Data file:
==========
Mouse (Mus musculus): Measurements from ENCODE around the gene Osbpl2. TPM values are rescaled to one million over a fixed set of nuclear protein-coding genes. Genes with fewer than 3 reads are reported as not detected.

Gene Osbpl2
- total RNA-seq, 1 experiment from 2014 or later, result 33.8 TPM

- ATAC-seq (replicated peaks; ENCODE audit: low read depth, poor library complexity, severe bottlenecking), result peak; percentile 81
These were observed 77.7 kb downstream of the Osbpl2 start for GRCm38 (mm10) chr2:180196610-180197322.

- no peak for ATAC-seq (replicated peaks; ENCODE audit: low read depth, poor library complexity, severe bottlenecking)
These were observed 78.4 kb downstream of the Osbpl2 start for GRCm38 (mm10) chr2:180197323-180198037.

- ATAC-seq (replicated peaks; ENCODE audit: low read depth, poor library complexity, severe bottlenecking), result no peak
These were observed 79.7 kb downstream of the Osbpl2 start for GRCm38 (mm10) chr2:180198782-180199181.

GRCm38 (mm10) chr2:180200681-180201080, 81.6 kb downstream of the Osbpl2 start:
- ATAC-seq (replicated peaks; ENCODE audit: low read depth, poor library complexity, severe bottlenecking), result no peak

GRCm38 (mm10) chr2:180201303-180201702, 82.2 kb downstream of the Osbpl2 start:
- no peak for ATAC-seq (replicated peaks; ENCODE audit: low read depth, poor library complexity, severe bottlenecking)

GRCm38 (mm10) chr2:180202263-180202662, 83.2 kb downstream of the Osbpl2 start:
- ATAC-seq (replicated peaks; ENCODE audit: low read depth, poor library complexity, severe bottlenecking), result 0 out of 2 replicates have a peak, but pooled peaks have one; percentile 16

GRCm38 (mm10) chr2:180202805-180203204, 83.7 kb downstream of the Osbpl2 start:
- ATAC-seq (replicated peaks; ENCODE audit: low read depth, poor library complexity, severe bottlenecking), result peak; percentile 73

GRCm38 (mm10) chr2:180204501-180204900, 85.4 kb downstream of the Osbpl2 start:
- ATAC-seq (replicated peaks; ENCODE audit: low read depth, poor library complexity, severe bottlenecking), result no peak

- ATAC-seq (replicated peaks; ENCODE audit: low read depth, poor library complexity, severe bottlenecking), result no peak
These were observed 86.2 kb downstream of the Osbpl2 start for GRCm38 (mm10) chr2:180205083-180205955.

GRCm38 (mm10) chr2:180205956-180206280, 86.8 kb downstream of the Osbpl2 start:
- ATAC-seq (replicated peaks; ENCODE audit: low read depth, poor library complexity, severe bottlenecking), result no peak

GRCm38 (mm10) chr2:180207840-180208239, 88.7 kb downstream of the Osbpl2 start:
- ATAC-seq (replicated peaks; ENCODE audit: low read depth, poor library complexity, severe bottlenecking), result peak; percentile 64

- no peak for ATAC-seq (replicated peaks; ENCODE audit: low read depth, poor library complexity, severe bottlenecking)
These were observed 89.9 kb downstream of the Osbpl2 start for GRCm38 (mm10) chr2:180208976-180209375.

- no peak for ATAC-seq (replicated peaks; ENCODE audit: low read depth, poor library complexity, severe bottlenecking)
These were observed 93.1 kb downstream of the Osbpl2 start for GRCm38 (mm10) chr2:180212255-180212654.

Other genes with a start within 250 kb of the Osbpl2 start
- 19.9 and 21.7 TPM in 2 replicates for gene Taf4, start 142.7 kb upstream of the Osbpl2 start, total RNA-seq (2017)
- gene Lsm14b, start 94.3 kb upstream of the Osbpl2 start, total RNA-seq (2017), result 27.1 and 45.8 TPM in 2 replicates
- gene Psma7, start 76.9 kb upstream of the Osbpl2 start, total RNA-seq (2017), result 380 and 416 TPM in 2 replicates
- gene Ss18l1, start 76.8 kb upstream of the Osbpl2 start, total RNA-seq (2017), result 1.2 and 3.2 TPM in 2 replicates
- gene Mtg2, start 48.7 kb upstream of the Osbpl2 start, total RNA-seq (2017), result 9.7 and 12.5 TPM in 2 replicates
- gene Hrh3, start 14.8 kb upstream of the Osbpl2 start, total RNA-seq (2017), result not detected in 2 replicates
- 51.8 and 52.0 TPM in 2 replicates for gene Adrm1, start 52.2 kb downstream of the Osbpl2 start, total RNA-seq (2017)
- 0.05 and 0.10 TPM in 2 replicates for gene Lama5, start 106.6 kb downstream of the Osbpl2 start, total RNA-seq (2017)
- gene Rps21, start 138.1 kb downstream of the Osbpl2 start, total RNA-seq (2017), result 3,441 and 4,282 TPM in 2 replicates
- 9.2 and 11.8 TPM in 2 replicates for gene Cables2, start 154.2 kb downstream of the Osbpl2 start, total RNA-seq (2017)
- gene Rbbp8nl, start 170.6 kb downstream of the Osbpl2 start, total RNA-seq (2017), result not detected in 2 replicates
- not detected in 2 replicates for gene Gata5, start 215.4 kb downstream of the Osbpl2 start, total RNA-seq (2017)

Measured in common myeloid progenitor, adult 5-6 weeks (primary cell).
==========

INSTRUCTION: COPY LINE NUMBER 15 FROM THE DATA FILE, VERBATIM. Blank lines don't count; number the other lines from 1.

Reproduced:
- ATAC-seq (replicated peaks; ENCODE audit: low read depth, poor library complexity, severe bottlenecking), result 0 out of 2 replicates have a peak, but pooled peaks have one; percentile 16